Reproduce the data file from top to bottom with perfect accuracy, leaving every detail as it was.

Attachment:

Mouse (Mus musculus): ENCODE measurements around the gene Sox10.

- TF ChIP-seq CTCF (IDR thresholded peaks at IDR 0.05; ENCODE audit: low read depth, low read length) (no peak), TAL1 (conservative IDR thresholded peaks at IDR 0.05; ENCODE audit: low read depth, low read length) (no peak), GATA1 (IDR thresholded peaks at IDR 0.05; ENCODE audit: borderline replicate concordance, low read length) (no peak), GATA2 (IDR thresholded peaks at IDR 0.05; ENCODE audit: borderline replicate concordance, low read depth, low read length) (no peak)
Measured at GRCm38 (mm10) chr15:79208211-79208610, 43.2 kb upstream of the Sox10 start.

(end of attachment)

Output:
Mouse (Mus musculus): ENCODE measurements around the gene Sox10.

- TF ChIP-seq CTCF (IDR thresholded peaks at IDR 0.05; ENCODE audit: low read depth, low read length) (no peak), TAL1 (conservative IDR thresholded peaks at IDR 0.05; ENCODE audit: low read depth, low read length) (no peak), GATA1 (IDR thresholded peaks at IDR 0.05; ENCODE audit: borderline replicate concordance, low read length) (no peak), GATA2 (IDR thresholded peaks at IDR 0.05; ENCODE audit: borderline replicate concordance, low read depth, low read length) (no peak)
Measured at GRCm38 (mm10) chr15:79208211-79208610, 43.2 kb upstream of the Sox10 start.